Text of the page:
Ethiopia’s anti-terror law suppresses press freedom: Press TV

Wed Apr 16, 2014

The African Freedom of Expression Exchange (AFEX), a continental body of African free expression organizations, condemned the 27-year sentence imposed by Ethiopia on veteran Somali journalist, Mohamed Aweys Mudey.

Ethiopian prosecutors accused Mudey of having information about Al-Shabab operations in Ethiopia and charged him with participating in terror activities.

Press TV

Press TV

Mudey, who was persecuted under Ethiopia’s anti-terror law, was arrested in Addis Ababa in November 2013.

The repressive anti-terrorism law, adopted in 2009, is a threat that continues to hang over journalists, forcing them to censor themselves.

Opposition says the government has been criminalizing Ethiopians who express their opinions about government policies ever since. They also say Addis Ababa must clarify its broad definition of terrorism.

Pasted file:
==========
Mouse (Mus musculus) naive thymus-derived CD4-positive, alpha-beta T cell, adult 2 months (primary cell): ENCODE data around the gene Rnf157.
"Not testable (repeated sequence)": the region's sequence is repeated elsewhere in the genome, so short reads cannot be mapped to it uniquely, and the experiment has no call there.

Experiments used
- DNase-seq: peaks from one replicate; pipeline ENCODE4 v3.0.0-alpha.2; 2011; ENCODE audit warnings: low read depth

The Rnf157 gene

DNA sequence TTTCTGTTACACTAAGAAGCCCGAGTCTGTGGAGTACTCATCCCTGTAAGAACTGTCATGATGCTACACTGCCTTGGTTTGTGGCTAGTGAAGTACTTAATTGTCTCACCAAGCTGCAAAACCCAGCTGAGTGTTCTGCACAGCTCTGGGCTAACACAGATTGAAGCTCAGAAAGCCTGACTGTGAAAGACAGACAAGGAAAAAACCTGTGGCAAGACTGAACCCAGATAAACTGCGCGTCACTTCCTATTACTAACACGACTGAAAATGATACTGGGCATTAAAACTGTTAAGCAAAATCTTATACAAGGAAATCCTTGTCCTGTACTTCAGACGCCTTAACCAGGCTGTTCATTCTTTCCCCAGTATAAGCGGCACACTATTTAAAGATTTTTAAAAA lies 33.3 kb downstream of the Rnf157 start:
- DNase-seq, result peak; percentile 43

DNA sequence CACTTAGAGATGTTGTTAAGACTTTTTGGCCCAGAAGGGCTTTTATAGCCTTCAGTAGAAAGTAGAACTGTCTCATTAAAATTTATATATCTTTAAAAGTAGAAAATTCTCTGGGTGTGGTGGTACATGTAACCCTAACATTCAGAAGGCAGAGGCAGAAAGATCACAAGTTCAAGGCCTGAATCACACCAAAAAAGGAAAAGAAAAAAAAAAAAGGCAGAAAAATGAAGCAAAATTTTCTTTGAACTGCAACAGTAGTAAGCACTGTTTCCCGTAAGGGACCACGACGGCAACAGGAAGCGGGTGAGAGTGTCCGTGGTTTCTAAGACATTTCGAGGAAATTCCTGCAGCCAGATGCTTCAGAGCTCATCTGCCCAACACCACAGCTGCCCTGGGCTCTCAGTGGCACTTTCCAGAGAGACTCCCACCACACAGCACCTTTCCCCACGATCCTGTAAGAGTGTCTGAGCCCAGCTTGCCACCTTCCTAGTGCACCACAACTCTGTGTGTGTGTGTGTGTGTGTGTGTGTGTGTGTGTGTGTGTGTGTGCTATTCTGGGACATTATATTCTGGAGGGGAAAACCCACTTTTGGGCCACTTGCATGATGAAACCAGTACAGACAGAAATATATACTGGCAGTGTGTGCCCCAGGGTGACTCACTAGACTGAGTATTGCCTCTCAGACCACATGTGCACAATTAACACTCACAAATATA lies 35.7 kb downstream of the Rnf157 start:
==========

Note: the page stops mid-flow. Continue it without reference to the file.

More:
However, the government says the opposition is seeking to glorify convicted terrorists and is “downplaying the danger” Ethiopia is facing as a result of terrorism.

According to the New York-based independent Committee to Protect Journalists, over ten journalists have been charged under the anti-terrorism law. The committee says Ethiopia has the highest number of exiled journalists in the world.

Human rights groups accuse Ethiopia’s government of using the country’s anti-terrorism legislation to end peaceful dissent. The Ethiopian constitution, however, guarantees the right to freedom of expression.

Click here to watch the discussion